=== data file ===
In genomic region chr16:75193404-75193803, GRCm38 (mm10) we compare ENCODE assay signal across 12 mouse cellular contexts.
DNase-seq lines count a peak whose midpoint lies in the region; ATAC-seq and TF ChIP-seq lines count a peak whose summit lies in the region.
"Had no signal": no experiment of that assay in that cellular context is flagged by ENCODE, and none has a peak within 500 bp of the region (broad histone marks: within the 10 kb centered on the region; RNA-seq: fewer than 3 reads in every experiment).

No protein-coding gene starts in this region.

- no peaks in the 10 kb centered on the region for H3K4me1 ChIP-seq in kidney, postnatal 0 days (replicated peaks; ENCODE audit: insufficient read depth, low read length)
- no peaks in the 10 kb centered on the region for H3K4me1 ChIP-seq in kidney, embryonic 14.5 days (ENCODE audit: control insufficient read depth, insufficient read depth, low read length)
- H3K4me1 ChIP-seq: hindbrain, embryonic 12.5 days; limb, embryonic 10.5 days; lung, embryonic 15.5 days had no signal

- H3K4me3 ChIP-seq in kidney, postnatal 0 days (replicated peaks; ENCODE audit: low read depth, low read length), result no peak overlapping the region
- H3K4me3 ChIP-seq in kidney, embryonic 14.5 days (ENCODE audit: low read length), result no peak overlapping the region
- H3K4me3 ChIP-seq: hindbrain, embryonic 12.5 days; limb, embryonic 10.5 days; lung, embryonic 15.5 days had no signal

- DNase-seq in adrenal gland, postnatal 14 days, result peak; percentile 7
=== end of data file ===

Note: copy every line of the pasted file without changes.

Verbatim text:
In genomic region chr16:75193404-75193803, GRCm38 (mm10) we compare ENCODE assay signal across 12 mouse cellular contexts.
DNase-seq lines count a peak whose midpoint lies in the region; ATAC-seq and TF ChIP-seq lines count a peak whose summit lies in the region.
"Had no signal": no experiment of that assay in that cellular context is flagged by ENCODE, and none has a peak within 500 bp of the region (broad histone marks: within the 10 kb centered on the region; RNA-seq: fewer than 3 reads in every experiment).

No protein-coding gene starts in this region.

- no peaks in the 10 kb centered on the region for H3K4me1 ChIP-seq in kidney, postnatal 0 days (replicated peaks; ENCODE audit: insufficient read depth, low read length)
- no peaks in the 10 kb centered on the region for H3K4me1 ChIP-seq in kidney, embryonic 14.5 days (ENCODE audit: control insufficient read depth, insufficient read depth, low read length)
- H3K4me1 ChIP-seq: hindbrain, embryonic 12.5 days; limb, embryonic 10.5 days; lung, embryonic 15.5 days had no signal

- H3K4me3 ChIP-seq in kidney, postnatal 0 days (replicated peaks; ENCODE audit: low read depth, low read length), result no peak overlapping the region
- H3K4me3 ChIP-seq in kidney, embryonic 14.5 days (ENCODE audit: low read length), result no peak overlapping the region
- H3K4me3 ChIP-seq: hindbrain, embryonic 12.5 days; limb, embryonic 10.5 days; lung, embryonic 15.5 days had no signal

- DNase-seq in adrenal gland, postnatal 14 days, result peak; percentile 7